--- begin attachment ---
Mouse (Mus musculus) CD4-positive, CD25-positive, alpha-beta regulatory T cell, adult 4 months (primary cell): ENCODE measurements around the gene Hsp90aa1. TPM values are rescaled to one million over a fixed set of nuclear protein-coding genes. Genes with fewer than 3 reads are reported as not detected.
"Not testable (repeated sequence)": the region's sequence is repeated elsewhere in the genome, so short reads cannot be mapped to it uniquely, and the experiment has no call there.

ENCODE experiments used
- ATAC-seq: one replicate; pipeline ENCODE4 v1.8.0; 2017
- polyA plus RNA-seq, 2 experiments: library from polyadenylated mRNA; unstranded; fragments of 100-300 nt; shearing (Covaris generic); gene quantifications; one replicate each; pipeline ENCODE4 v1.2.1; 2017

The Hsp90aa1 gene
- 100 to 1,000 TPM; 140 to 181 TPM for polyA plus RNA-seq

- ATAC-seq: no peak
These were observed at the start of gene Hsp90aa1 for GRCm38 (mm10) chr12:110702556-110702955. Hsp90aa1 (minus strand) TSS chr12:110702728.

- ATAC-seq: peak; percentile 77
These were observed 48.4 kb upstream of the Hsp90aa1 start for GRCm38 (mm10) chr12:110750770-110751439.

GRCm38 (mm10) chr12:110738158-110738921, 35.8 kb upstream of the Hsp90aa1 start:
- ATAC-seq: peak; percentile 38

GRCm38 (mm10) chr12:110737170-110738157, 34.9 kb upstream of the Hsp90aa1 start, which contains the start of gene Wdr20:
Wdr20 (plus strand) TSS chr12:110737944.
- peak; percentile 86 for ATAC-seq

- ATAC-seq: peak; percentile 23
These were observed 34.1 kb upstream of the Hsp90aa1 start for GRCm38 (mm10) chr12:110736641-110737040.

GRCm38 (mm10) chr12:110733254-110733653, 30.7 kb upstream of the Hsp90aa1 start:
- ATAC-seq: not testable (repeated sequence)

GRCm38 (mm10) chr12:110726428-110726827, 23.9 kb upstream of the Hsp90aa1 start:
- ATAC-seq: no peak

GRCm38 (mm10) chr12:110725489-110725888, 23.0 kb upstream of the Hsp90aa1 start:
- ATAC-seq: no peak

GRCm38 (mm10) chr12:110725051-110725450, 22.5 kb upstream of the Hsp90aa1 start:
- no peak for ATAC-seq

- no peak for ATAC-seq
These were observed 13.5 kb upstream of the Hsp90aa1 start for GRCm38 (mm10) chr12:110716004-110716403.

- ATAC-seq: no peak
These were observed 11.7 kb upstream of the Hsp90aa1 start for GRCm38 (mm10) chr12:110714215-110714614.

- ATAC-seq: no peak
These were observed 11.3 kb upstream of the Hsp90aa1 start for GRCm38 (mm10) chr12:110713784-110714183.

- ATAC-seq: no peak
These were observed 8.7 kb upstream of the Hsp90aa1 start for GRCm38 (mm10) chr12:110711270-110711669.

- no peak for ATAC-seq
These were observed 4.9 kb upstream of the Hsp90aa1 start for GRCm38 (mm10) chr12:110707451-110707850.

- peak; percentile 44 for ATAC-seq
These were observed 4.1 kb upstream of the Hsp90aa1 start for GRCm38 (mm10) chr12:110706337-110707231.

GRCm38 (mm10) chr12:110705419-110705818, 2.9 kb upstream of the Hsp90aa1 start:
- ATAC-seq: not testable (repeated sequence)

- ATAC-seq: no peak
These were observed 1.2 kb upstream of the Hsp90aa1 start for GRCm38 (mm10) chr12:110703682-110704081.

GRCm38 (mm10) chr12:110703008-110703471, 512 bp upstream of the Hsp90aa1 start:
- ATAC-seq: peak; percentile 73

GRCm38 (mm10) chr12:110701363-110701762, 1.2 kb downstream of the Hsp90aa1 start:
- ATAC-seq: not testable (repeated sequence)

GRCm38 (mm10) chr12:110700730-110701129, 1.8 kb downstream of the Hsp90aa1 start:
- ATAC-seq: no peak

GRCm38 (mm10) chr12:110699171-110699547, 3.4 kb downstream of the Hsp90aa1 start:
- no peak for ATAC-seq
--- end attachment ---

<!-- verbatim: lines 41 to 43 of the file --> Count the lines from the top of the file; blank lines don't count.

- ATAC-seq: no peak
These were observed 1.2 kb upstream of the Hsp90aa1 start for GRCm38 (mm10) chr12:110703682-110704081.

GRCm38 (mm10) chr12:110703008-110703471, 512 bp upstream of the Hsp90aa1 start: